Tamara Toledo is a Chilean-born, Toronto-based curator, artist, writer, and PhD candidate at York University. Her research focuses on hemispheric connections, decolonial methodologies, diasporic exhibition histories, and the legacies of the Cold war era in contemporary art. Her essays, reviews, and exhibition texts can be found in various publications including ARM Journal, C Magazine, Fuse, Canadian Art, and Latin American and Latinx Visual Culture Journal of the University of California. Toledo has worked in collections, research, programming, and curatorial research roles at A Space Gallery, Prefix Institute of Contemporary Art, and the Art Gallery of Ontario. She has shared her research through public talks, exhibition tours, guest lectures, panels, symposiums, and conferences held in multiple venues and institutions across Canada, the United States, and Mexico. Toledo is co-founder of the Allende Arts Festival and of the nonprofit arts organization Latin American Canadian Art Projects. She is currently the Director/Curator of Sur Gallery, the only space dedicated to contemporary Latin American art in Canada.

An alumna of the University of Winnipeg with a political science and business administration degree, Allison Yearwood is the Executive Director of Plug-In ICA in Winnipeg. She returned to her hometown from the Banff Centre, where she was Program Manager in the Indigenous Arts Department. Previously, Yearwood served as Art and Business Manager at Yamaji Art, an Aboriginal art centre in Australia, and was the General Manager of Collective of Black Artists in Toronto. She was also the Programming and Events Coordinator at the Northern Life Museum & Cultural Centre in Fort Smith, Northwest Territories, and was the first non-Indigenous staff member at Urban Shaman Gallery in Winnipeg. Yearwood advocates for racialized and disenfranchised groups to decolonize institutions of power from the ground up. She is exceptionally skilled in equity issues and a powerful and transformative voice for anti-racism action. Having served as the Program Manager for digital art residencies at Banff Centre she is a proponent of equity justice in media and digital production. Yearwood’s institutional critique articulates the creation of safe spaces for underserved communities within the institution. She currently is the Board Chair of aceartinc., serves as a member at large for Spiderwebshow Theatre, and is a member of the Equity Committee for CAMDO.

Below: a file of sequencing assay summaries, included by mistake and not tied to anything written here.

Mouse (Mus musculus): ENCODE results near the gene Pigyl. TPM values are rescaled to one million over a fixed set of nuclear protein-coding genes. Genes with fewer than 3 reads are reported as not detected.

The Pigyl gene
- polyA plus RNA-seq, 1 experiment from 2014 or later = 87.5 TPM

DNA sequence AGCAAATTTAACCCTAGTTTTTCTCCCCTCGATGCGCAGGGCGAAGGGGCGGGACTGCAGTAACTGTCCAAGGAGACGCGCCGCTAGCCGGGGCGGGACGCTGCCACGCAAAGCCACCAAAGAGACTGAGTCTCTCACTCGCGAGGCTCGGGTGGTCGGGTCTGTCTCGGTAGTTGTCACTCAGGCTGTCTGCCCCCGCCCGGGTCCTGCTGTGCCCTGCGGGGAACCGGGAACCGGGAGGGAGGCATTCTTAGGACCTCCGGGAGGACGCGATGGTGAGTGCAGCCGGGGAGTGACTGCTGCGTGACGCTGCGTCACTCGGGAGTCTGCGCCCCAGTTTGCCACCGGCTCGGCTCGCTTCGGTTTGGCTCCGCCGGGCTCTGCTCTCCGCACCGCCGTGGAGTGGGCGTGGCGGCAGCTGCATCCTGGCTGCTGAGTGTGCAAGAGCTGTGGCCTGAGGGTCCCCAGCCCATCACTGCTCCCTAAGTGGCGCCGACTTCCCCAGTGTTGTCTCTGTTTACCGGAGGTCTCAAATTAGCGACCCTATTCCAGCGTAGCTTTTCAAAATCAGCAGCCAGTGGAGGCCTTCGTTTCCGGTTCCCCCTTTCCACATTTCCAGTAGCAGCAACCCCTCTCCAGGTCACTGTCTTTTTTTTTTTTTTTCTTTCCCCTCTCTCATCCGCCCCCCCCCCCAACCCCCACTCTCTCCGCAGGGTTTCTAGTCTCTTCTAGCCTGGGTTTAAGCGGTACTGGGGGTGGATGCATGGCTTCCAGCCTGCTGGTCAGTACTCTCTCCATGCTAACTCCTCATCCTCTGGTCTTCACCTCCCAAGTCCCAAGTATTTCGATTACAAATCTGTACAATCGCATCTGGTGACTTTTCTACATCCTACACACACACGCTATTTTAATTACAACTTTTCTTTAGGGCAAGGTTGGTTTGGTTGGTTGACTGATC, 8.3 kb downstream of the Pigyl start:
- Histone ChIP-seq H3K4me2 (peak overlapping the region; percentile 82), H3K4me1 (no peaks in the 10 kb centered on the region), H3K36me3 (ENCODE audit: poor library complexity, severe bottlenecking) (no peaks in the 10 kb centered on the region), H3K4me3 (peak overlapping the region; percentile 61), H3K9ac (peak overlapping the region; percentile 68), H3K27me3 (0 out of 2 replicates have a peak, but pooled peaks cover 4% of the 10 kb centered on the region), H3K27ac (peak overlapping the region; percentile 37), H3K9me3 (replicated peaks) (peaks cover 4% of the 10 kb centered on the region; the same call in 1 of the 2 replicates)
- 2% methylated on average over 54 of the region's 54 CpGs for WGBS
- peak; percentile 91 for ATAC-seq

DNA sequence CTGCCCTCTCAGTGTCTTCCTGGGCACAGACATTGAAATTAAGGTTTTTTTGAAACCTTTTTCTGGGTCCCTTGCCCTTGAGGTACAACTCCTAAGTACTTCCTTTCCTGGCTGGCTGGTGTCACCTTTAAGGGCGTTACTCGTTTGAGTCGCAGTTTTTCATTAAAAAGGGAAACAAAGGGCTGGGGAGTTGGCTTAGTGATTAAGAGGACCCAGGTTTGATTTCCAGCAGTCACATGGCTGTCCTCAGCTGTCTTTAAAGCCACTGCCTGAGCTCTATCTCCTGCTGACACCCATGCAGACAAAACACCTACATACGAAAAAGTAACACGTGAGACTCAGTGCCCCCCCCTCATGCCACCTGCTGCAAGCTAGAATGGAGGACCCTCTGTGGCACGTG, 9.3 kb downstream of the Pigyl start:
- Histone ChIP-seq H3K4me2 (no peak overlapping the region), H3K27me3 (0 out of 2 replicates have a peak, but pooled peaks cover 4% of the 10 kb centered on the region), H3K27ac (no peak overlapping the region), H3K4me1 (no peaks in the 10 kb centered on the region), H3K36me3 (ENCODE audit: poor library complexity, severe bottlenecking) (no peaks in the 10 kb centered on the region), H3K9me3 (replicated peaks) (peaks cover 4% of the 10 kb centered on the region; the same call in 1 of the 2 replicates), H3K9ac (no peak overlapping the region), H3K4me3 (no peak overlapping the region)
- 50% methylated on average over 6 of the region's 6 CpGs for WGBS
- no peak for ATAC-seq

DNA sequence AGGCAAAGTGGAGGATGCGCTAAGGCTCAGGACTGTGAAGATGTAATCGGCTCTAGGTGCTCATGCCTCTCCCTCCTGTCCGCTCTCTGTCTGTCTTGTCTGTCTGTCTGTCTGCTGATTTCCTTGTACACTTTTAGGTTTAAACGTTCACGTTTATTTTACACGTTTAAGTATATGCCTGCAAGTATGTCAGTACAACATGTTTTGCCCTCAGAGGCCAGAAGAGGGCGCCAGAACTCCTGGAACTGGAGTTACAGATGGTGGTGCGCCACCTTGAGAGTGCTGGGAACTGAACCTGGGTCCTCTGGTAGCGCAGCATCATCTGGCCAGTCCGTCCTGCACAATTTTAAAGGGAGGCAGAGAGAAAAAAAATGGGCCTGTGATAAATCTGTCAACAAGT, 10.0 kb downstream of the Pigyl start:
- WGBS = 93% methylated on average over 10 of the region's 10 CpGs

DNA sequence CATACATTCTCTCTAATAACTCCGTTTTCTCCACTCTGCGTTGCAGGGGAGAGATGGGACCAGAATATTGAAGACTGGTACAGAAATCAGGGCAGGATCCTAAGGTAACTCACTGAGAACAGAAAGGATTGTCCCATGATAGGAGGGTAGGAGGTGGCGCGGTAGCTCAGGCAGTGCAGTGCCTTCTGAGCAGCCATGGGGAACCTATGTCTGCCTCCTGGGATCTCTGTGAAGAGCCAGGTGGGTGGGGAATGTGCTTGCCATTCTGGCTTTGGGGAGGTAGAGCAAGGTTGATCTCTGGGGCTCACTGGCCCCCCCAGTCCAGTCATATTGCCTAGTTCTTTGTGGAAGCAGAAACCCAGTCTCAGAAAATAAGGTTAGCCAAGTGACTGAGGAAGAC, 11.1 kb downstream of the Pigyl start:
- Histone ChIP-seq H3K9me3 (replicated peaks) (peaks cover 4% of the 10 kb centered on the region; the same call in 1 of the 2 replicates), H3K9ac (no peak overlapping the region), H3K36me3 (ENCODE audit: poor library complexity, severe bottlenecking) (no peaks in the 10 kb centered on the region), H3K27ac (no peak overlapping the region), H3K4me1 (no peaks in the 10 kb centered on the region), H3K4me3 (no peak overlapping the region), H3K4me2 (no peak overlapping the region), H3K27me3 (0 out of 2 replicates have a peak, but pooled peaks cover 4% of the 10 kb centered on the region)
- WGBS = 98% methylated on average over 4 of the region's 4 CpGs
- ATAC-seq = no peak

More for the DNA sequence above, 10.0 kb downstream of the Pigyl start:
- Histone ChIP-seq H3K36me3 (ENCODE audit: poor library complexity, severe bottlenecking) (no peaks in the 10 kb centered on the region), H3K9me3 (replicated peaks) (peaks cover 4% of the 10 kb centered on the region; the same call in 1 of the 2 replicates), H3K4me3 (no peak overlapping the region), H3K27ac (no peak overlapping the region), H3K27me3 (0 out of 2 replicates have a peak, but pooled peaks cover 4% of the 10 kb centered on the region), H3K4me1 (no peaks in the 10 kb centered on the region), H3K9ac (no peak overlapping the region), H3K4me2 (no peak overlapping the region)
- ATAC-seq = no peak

About the Middlebrook Prize

Founded in 2012, the Middlebrook Prize is a national prize awarded annually to foster social innovation and curatorial excellence in Canada while encouraging creative inquiry and public engagement. Selected by jury of arts professionals, each winner is a curator or curatorial team under 30 who receives an honorarium as well as curatorial mentorship in the development of an exhibition. The Middlebrook Prize for Young Canadian Curators is made possible through the support of the Centre Wellington Community Foundation Middlebrook Social Innovation Fund, the Guelph Community Foundation Musagetes Fund, and through private donations. For more information about the Middlebrook Prize and the cohort of past winners, please visit

Media contact:
Nicole Neufeld, Community Engagement Coordinator | 519-837-0010 x 2

Art Gallery of Guelph
358 Gordon Street,
Guelph, ON N1G 1Y1
Open Tuesday to Sunday, 12 – 5 pm, Accessible